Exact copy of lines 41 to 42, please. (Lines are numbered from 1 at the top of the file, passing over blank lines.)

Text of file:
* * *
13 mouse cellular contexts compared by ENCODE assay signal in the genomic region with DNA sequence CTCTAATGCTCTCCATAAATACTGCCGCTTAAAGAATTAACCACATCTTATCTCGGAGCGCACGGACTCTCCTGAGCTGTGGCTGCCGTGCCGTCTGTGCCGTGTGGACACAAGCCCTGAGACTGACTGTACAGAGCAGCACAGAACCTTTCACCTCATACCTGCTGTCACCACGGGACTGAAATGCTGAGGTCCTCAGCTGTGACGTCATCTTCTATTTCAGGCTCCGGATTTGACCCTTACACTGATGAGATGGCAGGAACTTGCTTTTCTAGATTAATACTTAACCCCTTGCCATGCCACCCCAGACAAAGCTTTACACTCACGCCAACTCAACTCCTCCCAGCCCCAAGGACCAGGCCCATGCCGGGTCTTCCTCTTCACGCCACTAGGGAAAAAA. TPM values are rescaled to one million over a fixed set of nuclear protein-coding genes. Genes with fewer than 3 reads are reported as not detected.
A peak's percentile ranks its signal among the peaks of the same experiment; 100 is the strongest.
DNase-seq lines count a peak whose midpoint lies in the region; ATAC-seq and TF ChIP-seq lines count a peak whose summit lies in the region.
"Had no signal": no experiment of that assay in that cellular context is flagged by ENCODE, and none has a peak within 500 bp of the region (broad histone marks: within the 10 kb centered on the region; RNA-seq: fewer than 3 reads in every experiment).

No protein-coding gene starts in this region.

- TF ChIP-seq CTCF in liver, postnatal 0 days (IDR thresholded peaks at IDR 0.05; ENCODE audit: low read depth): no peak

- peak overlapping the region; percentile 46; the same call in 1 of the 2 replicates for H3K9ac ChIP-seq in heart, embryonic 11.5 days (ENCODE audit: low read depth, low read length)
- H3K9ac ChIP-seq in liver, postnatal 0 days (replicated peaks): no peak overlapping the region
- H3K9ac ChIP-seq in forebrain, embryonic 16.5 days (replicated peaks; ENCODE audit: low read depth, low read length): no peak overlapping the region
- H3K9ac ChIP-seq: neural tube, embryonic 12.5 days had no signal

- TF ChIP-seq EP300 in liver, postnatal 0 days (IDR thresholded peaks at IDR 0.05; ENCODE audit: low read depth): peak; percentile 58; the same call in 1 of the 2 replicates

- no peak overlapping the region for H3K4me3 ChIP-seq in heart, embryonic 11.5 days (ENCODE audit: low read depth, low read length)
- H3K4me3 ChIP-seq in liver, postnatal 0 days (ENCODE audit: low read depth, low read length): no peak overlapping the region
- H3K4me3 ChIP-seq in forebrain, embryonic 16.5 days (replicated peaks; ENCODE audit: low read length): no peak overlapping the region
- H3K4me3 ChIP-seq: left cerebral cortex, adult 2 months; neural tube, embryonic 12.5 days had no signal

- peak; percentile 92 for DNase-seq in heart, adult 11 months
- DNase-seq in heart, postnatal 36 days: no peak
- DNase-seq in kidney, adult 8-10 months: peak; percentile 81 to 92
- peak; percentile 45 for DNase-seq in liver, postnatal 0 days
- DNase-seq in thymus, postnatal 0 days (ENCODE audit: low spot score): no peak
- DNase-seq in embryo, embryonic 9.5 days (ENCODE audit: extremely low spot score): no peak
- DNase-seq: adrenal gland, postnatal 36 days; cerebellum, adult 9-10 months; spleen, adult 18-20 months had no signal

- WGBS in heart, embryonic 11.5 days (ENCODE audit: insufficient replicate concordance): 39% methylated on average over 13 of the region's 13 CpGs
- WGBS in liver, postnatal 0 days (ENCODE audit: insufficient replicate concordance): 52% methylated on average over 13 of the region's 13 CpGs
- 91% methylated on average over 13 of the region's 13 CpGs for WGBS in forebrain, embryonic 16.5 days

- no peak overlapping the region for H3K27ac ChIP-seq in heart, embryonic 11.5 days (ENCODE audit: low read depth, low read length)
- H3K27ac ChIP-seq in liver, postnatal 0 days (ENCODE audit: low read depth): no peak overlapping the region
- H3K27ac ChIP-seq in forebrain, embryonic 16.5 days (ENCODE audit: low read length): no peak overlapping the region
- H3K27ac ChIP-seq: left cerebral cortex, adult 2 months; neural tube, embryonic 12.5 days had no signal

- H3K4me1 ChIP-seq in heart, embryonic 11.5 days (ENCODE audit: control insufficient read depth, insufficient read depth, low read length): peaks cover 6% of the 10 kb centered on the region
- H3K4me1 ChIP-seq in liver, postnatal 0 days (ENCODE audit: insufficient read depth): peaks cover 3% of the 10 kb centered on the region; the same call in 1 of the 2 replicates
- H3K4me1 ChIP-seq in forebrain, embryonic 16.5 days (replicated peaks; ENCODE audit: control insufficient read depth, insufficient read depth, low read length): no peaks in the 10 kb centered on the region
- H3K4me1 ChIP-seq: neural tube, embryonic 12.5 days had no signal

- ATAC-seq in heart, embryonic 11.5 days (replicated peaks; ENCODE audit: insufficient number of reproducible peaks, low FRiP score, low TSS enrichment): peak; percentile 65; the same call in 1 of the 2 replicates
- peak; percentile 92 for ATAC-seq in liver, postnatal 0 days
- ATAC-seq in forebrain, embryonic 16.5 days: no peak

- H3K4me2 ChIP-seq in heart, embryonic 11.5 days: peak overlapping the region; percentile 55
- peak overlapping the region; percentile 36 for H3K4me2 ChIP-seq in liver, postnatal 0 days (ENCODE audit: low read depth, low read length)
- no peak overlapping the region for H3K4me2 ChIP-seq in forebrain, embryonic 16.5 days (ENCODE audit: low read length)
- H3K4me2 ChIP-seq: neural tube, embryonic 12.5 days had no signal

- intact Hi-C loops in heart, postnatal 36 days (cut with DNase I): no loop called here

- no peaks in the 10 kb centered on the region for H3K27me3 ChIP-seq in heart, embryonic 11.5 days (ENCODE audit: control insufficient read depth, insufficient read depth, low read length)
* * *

- intact Hi-C loops in heart, postnatal 36 days (cut with DNase I): no loop called here

- no peaks in the 10 kb centered on the region for H3K27me3 ChIP-seq in heart, embryonic 11.5 days (ENCODE audit: control insufficient read depth, insufficient read depth, low read length)